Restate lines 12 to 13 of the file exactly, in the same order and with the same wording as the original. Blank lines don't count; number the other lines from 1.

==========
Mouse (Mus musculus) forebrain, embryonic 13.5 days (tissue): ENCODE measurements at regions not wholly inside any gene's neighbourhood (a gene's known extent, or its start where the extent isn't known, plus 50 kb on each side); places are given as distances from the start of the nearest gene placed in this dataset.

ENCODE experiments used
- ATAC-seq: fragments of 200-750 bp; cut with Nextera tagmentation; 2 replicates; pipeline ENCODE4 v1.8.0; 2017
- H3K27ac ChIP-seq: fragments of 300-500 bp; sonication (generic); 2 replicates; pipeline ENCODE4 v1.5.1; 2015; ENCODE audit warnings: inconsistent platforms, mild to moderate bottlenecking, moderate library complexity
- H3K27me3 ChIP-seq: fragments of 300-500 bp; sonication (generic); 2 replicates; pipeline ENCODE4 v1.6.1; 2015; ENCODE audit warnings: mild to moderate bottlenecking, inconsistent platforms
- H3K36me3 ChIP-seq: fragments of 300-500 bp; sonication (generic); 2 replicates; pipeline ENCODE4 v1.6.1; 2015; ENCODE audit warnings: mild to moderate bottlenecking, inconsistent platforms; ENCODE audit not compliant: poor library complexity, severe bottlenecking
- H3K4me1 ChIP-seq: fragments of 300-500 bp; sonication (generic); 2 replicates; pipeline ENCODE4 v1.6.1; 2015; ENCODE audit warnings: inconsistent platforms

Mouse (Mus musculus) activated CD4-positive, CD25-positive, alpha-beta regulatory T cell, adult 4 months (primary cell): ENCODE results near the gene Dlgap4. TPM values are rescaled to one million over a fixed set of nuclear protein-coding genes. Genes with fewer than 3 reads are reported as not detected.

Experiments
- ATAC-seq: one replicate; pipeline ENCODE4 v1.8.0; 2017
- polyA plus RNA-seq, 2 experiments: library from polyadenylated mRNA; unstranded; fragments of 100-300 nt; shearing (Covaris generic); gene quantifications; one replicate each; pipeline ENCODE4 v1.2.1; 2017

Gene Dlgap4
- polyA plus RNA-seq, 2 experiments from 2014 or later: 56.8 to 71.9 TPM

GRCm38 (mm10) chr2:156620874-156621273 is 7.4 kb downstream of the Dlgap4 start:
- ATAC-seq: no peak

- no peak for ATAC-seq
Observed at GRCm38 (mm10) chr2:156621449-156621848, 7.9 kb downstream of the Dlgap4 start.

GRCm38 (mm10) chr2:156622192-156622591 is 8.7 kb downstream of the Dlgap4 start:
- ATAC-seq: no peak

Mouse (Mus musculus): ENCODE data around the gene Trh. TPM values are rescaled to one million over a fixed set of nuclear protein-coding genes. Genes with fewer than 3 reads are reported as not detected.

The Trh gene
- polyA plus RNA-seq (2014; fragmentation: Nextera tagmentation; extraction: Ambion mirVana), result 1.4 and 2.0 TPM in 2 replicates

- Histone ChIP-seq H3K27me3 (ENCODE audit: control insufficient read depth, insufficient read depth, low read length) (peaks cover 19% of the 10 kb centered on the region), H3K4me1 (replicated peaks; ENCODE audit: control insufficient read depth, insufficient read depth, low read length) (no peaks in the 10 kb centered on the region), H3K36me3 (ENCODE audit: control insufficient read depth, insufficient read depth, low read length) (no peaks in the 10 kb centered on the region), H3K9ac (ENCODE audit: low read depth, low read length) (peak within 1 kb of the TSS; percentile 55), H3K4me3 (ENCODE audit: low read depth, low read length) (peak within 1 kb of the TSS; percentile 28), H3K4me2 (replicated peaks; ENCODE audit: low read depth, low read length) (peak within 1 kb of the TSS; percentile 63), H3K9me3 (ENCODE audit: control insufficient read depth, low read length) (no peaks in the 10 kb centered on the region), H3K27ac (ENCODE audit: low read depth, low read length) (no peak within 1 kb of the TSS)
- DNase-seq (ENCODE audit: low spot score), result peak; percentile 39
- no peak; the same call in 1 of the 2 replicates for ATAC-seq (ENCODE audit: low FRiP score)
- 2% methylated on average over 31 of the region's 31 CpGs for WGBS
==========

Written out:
Gene Dlgap4
- polyA plus RNA-seq, 2 experiments from 2014 or later: 56.8 to 71.9 TPM